I hear some of the most wonderful music on my local radio station, KBCS. One afternoon, I heard a cover of Tom Petty’s Free Fallin’ while listening to the car radio. It’s a song I’ve always been partial to. But this cover was something else. It was gorgeous with smooth, shimmering harmonies. The song tempo had been slowed down considerably to allow the harmonic texture to come to the forefront. You’ve got to hear it (hear Free Fallin’–AAC format) to believe it. They’ve made Free Fallin’ into a song with gossamer wings.
As we were listening to the DJ recite the song credit, I told my wife: “Remember that–True North.” I promptly forgot both the group’s name and the song title that had so enchanted me. Then my wife reminded me of the group’s name and I looked up their website. I listened to every piece of music there and didn’t find what I’d heard on the radio. But I did notice that True North’s address was in Salem, OR where my brother lives. I called him and asked if he’d heard of the group. He chuckled and said: “Heard of them? They’re my neighbors! And the lead singer works at Willamette as the president’s assistant.” My brother teaches chemistry at Willamette–so this indeed was a small world.
Last Memorial Day, True North played Seattle’s NW Folklife Festival and I had an opportunity to hear them live. What an extraordinary experience. They’re great musicians, with a great songwriting style. They call it bluegrass, but definitely in the expansive style of Union Station. You could also call it alt country or progressive country. My brother and I are Jewish and the first thing we noticed about their song choices were that every song made a reference to Jesus. I have nothing against the guy, but I definitely felt that we were listening to songs about characters who lived somewhere outside of the urbane sophisticated realm of Seattle. And that was good. The problem with music and reality in general in this country is that we don’t come into contact much with people outside of our social strata, class or geographic region. I appreciate being introduced to characters I might otherwise never meet, through the bridge of music, literature or film.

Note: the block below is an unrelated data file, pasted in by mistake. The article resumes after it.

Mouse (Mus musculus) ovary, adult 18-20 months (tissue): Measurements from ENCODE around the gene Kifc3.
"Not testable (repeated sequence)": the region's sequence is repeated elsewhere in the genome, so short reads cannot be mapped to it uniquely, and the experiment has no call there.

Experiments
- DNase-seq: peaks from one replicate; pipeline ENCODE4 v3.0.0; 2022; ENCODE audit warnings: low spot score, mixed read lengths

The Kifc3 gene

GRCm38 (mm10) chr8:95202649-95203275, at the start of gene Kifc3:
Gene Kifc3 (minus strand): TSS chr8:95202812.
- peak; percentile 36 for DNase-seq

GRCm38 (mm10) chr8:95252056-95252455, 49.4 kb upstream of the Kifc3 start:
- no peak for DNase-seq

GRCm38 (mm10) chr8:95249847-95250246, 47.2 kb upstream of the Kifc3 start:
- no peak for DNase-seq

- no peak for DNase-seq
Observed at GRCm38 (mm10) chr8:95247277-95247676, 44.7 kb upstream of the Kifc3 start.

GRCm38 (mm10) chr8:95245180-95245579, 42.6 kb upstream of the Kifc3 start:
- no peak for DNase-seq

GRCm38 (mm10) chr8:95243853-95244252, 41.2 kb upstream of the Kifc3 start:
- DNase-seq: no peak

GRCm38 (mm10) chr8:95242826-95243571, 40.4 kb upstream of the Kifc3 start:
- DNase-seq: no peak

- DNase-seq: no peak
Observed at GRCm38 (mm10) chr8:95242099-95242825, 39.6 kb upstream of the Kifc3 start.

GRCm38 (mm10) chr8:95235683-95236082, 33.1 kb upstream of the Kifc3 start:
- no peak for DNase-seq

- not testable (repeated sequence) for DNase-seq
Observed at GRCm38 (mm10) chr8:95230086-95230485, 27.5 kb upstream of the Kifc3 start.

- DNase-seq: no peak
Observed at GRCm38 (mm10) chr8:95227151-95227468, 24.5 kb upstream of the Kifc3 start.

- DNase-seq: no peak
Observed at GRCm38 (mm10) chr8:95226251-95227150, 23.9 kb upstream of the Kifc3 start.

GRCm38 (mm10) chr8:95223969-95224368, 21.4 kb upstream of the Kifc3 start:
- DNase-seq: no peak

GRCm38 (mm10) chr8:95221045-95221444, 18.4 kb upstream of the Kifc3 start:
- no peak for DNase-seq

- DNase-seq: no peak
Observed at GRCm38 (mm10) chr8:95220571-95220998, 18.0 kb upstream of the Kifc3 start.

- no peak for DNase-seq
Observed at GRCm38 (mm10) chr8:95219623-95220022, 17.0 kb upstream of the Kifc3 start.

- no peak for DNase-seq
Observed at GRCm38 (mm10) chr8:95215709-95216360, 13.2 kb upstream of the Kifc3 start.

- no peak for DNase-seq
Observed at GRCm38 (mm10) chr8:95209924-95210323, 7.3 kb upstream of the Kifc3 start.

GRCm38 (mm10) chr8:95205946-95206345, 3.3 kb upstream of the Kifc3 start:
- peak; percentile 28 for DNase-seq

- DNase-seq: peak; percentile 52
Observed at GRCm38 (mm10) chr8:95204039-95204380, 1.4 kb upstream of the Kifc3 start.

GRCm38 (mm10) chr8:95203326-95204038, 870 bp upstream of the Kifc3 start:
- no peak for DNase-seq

I liked the manner of the lead singer, Kristen Grainger and her multi-instrumentalist husband, Dan Wetzel. They were wittily self-deprecating in a sly, slightly mischievous way. The characters in the songs and the band members themselves came in for gentle, good natured ribbing.
This is a group that should be better known outside its Pacific NW home. They should have a major record contract (this is, if they even want this). They’re damn good. And buy their record, Pluck.